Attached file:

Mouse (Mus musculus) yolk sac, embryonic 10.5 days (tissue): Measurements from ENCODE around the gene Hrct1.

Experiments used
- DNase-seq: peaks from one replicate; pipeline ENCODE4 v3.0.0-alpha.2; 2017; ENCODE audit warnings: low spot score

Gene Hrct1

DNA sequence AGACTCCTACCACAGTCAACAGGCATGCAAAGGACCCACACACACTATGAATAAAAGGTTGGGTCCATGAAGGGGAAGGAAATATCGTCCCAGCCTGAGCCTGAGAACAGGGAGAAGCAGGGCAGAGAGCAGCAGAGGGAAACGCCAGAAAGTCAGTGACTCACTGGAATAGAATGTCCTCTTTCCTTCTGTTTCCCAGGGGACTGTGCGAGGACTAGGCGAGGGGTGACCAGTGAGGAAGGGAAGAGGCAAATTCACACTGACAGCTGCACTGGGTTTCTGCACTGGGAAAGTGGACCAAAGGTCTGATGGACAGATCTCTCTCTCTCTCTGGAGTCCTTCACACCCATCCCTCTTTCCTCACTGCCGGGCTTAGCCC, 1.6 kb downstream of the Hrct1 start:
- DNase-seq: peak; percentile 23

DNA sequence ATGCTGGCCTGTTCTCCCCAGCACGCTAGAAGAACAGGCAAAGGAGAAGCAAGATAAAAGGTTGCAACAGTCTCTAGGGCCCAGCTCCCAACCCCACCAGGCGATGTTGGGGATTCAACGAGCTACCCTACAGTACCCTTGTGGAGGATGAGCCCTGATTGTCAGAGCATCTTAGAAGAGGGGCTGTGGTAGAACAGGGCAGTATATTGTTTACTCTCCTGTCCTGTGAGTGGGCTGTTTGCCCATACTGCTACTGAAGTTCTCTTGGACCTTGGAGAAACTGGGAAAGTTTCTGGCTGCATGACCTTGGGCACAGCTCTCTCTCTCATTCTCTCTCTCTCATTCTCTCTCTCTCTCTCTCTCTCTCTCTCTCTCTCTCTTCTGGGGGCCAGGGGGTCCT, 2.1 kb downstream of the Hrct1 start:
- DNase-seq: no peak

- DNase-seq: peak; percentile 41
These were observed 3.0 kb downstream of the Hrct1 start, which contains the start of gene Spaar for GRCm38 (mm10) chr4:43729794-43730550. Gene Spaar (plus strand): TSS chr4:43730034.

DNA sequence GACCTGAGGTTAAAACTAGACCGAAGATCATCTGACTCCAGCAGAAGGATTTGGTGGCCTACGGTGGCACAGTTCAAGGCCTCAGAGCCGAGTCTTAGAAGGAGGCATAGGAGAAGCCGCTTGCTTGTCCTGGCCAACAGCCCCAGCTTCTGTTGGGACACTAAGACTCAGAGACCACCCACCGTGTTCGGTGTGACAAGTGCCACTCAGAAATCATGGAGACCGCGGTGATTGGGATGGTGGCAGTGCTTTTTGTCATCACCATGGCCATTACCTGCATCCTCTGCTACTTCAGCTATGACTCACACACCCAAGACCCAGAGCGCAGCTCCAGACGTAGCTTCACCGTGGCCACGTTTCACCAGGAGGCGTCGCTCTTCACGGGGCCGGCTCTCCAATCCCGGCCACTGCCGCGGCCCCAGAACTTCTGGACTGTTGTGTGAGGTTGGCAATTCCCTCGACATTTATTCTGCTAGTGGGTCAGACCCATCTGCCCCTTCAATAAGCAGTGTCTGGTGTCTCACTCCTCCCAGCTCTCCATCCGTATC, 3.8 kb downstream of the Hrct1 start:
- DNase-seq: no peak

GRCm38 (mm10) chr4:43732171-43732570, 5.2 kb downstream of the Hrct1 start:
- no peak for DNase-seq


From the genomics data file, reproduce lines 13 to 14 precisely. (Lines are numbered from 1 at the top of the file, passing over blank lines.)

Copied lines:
GRCm38 (mm10) chr4:43732171-43732570, 5.2 kb downstream of the Hrct1 start:
- no peak for DNase-seq